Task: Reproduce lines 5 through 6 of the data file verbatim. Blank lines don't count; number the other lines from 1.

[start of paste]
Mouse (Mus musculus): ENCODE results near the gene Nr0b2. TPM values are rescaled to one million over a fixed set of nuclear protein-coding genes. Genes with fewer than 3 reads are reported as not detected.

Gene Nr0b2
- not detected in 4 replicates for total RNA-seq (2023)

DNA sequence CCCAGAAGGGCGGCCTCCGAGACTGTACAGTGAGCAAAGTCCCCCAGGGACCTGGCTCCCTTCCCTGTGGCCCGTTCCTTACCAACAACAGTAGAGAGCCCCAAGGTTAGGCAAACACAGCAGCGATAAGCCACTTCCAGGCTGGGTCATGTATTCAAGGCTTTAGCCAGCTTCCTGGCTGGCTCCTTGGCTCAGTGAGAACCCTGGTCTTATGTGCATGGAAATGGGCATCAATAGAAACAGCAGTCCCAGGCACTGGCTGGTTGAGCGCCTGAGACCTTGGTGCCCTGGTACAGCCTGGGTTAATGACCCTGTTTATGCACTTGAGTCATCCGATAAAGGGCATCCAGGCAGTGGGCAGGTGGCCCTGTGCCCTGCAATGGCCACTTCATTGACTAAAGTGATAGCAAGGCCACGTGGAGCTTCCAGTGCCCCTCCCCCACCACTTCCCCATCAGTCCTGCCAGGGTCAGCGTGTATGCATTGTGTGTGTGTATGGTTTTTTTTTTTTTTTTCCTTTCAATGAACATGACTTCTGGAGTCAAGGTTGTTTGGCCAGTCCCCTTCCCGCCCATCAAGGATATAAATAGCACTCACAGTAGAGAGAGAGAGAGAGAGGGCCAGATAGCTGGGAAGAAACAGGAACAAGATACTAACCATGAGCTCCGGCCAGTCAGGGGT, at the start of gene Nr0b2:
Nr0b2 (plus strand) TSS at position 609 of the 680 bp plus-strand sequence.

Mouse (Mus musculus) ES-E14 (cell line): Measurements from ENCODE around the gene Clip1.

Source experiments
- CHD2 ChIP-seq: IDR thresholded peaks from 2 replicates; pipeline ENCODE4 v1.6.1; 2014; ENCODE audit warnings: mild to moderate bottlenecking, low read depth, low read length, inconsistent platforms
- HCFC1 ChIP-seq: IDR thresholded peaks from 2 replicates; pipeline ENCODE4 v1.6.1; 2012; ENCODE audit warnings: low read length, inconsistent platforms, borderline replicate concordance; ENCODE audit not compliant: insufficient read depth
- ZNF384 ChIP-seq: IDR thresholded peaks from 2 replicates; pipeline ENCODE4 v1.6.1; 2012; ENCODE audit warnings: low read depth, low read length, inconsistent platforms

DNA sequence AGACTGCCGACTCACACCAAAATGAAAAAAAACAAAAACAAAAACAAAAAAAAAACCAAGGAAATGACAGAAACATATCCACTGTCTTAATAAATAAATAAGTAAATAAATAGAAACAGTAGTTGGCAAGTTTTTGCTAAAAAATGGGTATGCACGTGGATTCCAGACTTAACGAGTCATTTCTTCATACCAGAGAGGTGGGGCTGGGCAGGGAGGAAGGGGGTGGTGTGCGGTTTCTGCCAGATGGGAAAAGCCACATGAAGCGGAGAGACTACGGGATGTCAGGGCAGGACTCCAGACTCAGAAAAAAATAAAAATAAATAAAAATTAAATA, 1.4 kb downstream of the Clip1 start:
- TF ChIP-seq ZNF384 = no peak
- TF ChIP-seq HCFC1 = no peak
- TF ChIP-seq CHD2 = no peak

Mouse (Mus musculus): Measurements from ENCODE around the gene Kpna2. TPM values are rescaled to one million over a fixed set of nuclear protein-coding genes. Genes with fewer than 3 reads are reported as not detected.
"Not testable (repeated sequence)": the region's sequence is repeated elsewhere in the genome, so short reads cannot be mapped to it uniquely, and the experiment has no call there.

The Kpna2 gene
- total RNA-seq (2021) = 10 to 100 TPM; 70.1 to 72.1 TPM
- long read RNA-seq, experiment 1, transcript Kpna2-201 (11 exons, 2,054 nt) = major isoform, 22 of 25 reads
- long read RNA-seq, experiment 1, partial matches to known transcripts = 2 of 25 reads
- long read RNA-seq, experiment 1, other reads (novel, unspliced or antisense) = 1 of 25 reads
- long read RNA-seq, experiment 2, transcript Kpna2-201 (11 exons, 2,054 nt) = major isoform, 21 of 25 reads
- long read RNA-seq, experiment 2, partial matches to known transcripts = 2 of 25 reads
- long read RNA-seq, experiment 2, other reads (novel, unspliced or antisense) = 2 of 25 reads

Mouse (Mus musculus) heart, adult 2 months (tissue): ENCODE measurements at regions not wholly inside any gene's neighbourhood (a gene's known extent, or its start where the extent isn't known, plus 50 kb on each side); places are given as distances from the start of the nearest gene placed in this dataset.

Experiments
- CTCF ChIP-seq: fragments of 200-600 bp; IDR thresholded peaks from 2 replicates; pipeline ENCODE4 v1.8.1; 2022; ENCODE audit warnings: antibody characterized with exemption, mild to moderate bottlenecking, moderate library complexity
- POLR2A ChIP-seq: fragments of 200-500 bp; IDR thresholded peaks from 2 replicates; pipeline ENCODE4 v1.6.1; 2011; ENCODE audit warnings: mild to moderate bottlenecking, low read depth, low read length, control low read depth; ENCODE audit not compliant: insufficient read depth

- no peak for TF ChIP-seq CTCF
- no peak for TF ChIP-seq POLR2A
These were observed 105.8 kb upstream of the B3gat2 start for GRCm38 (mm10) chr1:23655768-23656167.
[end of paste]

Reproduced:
Nr0b2 (plus strand) TSS at position 609 of the 680 bp plus-strand sequence.

Mouse (Mus musculus) ES-E14 (cell line): Measurements from ENCODE around the gene Clip1.